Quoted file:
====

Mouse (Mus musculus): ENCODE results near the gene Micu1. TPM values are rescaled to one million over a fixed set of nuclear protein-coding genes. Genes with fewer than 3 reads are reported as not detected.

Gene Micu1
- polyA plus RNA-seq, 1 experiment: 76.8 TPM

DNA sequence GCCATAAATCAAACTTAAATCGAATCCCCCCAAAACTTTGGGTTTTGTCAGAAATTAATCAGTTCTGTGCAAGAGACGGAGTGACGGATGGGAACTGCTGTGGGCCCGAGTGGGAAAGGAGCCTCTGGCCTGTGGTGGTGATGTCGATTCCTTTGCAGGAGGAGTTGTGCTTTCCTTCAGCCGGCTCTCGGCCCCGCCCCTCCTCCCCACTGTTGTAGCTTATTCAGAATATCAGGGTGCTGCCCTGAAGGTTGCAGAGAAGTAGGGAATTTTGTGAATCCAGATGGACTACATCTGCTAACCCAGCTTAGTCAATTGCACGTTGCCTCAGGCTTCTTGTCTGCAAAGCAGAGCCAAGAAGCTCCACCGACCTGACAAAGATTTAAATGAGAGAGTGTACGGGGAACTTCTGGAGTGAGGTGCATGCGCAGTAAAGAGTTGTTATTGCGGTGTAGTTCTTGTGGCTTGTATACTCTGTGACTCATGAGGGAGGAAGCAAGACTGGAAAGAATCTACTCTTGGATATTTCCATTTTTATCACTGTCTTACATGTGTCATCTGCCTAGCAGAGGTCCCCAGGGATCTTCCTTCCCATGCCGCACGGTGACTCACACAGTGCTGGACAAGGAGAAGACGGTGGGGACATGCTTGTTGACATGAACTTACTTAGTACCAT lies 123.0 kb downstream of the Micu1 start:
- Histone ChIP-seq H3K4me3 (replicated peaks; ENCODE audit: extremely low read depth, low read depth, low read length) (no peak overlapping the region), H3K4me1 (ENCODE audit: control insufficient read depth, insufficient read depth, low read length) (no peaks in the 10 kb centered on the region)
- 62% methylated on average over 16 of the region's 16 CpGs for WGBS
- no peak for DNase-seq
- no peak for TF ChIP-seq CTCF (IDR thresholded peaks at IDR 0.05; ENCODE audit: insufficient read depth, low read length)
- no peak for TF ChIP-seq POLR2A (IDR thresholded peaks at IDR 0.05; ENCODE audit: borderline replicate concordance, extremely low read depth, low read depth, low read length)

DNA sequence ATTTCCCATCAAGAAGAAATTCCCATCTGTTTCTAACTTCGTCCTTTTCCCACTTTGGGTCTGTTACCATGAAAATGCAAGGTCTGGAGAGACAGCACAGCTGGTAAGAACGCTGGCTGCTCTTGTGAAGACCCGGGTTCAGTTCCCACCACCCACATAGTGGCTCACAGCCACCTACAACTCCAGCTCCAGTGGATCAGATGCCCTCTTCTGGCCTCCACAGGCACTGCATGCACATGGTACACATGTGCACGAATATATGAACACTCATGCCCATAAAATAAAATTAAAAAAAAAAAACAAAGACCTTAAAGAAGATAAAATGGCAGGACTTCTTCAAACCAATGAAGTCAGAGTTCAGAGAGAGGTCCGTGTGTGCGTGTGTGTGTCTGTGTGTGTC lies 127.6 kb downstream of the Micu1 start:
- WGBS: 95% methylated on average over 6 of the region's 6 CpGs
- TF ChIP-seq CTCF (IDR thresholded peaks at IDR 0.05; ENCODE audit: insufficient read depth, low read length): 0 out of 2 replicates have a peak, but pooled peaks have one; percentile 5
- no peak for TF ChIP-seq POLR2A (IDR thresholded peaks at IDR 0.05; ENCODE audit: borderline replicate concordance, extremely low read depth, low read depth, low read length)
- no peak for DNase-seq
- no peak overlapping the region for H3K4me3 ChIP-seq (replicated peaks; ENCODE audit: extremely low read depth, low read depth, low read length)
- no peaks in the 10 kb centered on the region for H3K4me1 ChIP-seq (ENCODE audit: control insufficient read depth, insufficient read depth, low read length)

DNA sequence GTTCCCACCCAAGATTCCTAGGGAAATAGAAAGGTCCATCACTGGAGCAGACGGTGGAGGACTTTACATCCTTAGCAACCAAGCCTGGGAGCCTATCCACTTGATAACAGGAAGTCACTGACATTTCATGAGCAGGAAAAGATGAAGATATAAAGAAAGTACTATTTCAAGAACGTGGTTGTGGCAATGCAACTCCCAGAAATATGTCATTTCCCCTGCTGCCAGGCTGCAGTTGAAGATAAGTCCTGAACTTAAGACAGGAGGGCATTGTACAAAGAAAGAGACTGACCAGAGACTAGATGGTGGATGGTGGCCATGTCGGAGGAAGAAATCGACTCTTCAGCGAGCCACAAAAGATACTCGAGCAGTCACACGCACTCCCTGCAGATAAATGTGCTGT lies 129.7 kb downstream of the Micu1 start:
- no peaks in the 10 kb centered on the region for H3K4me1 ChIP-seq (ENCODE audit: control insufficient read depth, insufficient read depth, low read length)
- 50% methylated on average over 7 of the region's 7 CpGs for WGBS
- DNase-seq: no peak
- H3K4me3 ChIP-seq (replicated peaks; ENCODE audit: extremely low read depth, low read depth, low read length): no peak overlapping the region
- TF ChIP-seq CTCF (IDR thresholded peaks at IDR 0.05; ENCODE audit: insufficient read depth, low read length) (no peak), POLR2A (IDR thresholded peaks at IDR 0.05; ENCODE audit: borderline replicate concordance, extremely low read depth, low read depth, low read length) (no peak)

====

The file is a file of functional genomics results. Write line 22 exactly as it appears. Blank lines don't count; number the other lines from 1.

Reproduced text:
- TF ChIP-seq CTCF (IDR thresholded peaks at IDR 0.05; ENCODE audit: insufficient read depth, low read length) (no peak), POLR2A (IDR thresholded peaks at IDR 0.05; ENCODE audit: borderline replicate concordance, extremely low read depth, low read depth, low read length) (no peak)